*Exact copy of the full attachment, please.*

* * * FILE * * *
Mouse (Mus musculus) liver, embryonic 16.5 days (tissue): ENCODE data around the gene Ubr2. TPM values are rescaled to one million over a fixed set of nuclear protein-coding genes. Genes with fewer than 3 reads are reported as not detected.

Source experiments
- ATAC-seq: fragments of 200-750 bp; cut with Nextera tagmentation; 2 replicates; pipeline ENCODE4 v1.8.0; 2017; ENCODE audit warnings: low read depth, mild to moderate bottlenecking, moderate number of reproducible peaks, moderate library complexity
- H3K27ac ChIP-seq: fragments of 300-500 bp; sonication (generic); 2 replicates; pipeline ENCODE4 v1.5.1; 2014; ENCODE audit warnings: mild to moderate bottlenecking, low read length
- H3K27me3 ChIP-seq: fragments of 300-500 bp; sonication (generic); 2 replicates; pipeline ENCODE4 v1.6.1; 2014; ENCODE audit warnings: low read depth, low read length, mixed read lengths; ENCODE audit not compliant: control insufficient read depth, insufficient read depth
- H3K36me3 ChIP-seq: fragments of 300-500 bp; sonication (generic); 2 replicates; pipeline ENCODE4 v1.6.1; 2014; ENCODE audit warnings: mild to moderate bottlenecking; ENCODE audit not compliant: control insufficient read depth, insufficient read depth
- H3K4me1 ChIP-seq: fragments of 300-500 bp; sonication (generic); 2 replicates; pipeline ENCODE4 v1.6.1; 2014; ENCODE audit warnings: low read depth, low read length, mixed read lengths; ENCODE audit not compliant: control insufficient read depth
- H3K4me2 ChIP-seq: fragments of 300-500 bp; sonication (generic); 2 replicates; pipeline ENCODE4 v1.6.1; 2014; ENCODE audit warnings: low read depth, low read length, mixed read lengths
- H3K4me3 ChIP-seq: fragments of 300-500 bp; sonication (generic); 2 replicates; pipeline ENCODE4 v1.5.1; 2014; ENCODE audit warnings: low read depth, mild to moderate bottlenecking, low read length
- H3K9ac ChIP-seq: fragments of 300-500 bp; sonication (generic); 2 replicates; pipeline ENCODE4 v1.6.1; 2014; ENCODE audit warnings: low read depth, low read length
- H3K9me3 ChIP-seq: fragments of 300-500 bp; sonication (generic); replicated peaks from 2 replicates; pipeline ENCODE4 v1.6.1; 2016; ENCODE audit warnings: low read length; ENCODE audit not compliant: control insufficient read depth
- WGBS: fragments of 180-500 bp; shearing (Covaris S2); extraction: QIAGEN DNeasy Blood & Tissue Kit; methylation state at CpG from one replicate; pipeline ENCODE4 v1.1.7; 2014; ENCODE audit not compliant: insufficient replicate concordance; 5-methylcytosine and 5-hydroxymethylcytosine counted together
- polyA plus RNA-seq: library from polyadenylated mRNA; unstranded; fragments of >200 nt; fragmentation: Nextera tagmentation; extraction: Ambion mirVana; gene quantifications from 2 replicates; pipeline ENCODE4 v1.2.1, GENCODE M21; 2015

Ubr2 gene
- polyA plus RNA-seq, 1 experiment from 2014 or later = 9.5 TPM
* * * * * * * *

Mouse (Mus musculus) liver, embryonic 16.5 days (tissue): ENCODE data around the gene Ubr2. TPM values are rescaled to one million over a fixed set of nuclear protein-coding genes. Genes with fewer than 3 reads are reported as not detected.

Source experiments
- ATAC-seq: fragments of 200-750 bp; cut with Nextera tagmentation; 2 replicates; pipeline ENCODE4 v1.8.0; 2017; ENCODE audit warnings: low read depth, mild to moderate bottlenecking, moderate number of reproducible peaks, moderate library complexity
- H3K27ac ChIP-seq: fragments of 300-500 bp; sonication (generic); 2 replicates; pipeline ENCODE4 v1.5.1; 2014; ENCODE audit warnings: mild to moderate bottlenecking, low read length
- H3K27me3 ChIP-seq: fragments of 300-500 bp; sonication (generic); 2 replicates; pipeline ENCODE4 v1.6.1; 2014; ENCODE audit warnings: low read depth, low read length, mixed read lengths; ENCODE audit not compliant: control insufficient read depth, insufficient read depth
- H3K36me3 ChIP-seq: fragments of 300-500 bp; sonication (generic); 2 replicates; pipeline ENCODE4 v1.6.1; 2014; ENCODE audit warnings: mild to moderate bottlenecking; ENCODE audit not compliant: control insufficient read depth, insufficient read depth
- H3K4me1 ChIP-seq: fragments of 300-500 bp; sonication (generic); 2 replicates; pipeline ENCODE4 v1.6.1; 2014; ENCODE audit warnings: low read depth, low read length, mixed read lengths; ENCODE audit not compliant: control insufficient read depth
- H3K4me2 ChIP-seq: fragments of 300-500 bp; sonication (generic); 2 replicates; pipeline ENCODE4 v1.6.1; 2014; ENCODE audit warnings: low read depth, low read length, mixed read lengths
- H3K4me3 ChIP-seq: fragments of 300-500 bp; sonication (generic); 2 replicates; pipeline ENCODE4 v1.5.1; 2014; ENCODE audit warnings: low read depth, mild to moderate bottlenecking, low read length
- H3K9ac ChIP-seq: fragments of 300-500 bp; sonication (generic); 2 replicates; pipeline ENCODE4 v1.6.1; 2014; ENCODE audit warnings: low read depth, low read length
- H3K9me3 ChIP-seq: fragments of 300-500 bp; sonication (generic); replicated peaks from 2 replicates; pipeline ENCODE4 v1.6.1; 2016; ENCODE audit warnings: low read length; ENCODE audit not compliant: control insufficient read depth
- WGBS: fragments of 180-500 bp; shearing (Covaris S2); extraction: QIAGEN DNeasy Blood & Tissue Kit; methylation state at CpG from one replicate; pipeline ENCODE4 v1.1.7; 2014; ENCODE audit not compliant: insufficient replicate concordance; 5-methylcytosine and 5-hydroxymethylcytosine counted together
- polyA plus RNA-seq: library from polyadenylated mRNA; unstranded; fragments of >200 nt; fragmentation: Nextera tagmentation; extraction: Ambion mirVana; gene quantifications from 2 replicates; pipeline ENCODE4 v1.2.1, GENCODE M21; 2015

Ubr2 gene
- polyA plus RNA-seq, 1 experiment from 2014 or later = 9.5 TPM